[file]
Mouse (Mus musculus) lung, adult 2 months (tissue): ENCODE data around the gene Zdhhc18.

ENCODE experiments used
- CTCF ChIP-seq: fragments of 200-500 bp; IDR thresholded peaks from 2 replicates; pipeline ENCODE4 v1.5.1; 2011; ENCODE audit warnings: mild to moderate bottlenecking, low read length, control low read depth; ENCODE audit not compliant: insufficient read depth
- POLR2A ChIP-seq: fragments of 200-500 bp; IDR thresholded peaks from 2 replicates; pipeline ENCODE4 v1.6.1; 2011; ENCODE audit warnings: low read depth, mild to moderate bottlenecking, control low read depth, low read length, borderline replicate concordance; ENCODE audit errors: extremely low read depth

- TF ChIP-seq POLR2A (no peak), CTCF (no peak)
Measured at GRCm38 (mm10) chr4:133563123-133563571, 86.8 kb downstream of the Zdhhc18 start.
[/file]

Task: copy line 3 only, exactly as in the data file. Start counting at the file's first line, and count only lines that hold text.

- CTCF ChIP-seq: fragments of 200-500 bp; IDR thresholded peaks from 2 replicates; pipeline ENCODE4 v1.5.1; 2011; ENCODE audit warnings: mild to moderate bottlenecking, low read length, control low read depth; ENCODE audit not compliant: insufficient read depth